Red Deer Mayor Ken Johnston said the Alberta government should keep a close eye on additional costs when considering a switch from the RCMP to a provincial police force.
The provincial government maintains that no extra expense would be incurred in making the switch to an Alberta police force, according to the results of an independent report prepared by PwC Canada.
But Johnston is among those who are skeptical.
Given the results of several independent studies that were done to determine if Red Deer should start its own police force or stick with the RCMP, he believes cost will be a factor.
Each time the City of Red Deer studied the pros and cons of cost of starting a city-run police department, the expense was found to significantly outweigh the benefits. “If the province is saying there will be no extra cost, I would ask how are they going to mitigate that?” said Johnston, who was on city council the last time an independent review was done in December of 2019.
A report by KPMG consulting had found Red Deer taxpayers would have to pay up to $13.5 million for a city police force, which would take two to four years to implement. This hefty price tag was attributed to having to buy a fleet of municipal police vehicles and equipment, setting up a municipal dispatch system, and losing out on some economies of scale in current RCMP purchasing.
Johnston noted the province would also lose about a 10 per cent federal subsidy currently provided for using RCMP services because “I don’t see the Government of Canada participating in funding a provincial force.”
This could impact long-term costs of policing. In 2019, KPMG consulting found switching to a municipal police force would cost Red Deer taxpayers $50 million annually by 2023, compared to $43.7 million for the RCMP. A major factor cited was the loss of the federal subsidy.
Ken McMullen, the city’s acting general manager of protective services, said Red Deer sees a lot of benefit from being part of a national police service. Whenever a major crime takes place that requires bringing in additional police resources, such as a helicopter, or an extra canine unit, it doesn’t cost local taxpayers more, he added.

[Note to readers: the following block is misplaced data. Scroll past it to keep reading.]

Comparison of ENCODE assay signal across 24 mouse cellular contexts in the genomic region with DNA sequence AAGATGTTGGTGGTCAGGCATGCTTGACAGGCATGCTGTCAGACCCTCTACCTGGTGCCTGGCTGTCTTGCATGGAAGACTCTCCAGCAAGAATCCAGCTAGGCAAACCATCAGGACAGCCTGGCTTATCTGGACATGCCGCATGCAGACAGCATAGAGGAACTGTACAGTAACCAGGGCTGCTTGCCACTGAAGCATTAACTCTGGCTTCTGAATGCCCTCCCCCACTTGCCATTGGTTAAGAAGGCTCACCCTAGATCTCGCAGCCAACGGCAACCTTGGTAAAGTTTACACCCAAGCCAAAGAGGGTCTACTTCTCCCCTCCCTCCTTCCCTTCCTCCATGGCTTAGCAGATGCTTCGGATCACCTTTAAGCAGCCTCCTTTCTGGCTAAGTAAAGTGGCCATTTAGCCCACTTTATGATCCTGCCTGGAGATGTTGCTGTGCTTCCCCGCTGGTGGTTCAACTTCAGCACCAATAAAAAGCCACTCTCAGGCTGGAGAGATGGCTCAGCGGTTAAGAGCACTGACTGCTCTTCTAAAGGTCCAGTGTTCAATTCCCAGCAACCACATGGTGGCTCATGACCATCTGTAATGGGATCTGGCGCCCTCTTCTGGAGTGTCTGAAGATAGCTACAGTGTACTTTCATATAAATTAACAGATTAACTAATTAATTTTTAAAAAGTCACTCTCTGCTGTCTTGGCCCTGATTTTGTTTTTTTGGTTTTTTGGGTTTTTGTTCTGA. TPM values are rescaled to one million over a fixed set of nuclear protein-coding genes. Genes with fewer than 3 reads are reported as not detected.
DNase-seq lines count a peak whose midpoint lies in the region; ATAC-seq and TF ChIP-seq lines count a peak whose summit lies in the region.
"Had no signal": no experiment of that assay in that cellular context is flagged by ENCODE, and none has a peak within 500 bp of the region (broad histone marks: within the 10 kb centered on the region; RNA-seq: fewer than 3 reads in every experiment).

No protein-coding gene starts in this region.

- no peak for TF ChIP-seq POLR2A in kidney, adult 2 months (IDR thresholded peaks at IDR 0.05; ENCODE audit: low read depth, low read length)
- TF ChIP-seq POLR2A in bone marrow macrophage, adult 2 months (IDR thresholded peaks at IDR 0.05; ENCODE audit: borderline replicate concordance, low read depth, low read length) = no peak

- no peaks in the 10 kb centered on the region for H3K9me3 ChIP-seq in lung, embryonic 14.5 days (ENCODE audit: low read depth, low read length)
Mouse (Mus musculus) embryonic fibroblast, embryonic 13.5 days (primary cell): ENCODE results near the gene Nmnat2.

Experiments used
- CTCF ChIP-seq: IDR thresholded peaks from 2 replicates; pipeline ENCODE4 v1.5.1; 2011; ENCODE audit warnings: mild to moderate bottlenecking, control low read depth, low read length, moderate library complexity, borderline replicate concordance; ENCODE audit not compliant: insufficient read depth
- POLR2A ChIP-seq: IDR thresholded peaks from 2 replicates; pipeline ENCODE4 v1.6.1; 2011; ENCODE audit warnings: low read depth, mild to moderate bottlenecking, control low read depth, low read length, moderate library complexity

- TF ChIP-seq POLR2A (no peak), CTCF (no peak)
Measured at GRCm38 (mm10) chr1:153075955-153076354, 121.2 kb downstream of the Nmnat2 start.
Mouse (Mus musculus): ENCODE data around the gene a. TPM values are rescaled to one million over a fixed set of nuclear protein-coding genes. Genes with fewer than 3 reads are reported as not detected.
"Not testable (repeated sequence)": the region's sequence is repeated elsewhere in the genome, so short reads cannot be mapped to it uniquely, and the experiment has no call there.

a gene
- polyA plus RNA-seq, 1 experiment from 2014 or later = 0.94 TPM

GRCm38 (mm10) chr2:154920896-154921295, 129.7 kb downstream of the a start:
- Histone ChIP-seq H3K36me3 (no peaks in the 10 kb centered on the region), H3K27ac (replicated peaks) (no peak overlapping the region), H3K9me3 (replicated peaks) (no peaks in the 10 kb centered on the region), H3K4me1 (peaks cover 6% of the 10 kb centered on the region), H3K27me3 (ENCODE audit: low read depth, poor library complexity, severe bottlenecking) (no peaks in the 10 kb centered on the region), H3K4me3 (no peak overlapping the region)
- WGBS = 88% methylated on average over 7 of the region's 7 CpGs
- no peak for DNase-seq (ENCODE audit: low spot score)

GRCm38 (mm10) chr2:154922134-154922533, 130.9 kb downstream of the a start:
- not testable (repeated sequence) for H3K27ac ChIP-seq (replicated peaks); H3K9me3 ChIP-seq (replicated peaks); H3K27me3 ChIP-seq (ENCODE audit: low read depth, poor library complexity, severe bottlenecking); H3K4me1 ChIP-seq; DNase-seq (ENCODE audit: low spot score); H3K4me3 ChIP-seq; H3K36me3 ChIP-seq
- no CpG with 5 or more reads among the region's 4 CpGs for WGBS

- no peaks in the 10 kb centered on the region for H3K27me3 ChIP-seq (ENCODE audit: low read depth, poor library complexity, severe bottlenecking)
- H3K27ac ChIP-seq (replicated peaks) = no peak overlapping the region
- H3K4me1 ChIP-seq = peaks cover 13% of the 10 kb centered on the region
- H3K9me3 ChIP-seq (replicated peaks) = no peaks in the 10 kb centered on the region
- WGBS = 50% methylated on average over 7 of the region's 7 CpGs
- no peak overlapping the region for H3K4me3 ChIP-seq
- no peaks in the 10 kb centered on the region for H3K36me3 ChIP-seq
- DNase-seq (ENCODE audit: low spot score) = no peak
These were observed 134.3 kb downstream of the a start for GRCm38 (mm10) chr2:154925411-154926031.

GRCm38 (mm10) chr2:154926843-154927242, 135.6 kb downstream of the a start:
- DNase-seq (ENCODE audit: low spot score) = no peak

With the RCMP, there’s also access to training at no incremental cost. McMullen questioned how this would work with a provincial unit?
In 2019, KPMG found policing costs of Red Deer’s RCMP were in line with average policing costs for 11 comparison municipalities — even though this city had the highest crime index.
McMullen isn’t yet sure whether Red Deer could stick with the RCMP for policing if Alberta switches to provincial police. Municipal officials intend to bring their questions and concerns to a public consultation process that the province is starting this month.
Last week, the Alberta government praised the new provincial policing model developed by PwC Canada that puts “more boots on the ground,” by sending more police officers to rural areas where concerns about response times and crime have escalated.
The provincial government said the new “innovative” model has the potential to better address the root causes of crime through built-in partnerships with mental health and addictions professionals.
But the New Democrats stated the report glosses over “hundreds of millions of dollars” in new costs for Albertans.
And the Alberta Urban Municipalities Aassociation (AUMA) is concerned some “important questions” were not addressed in the PwC report. The AUMA is pushing for a referendum to be held on the question of having a provincial police force, as was promised by the premier in 2019.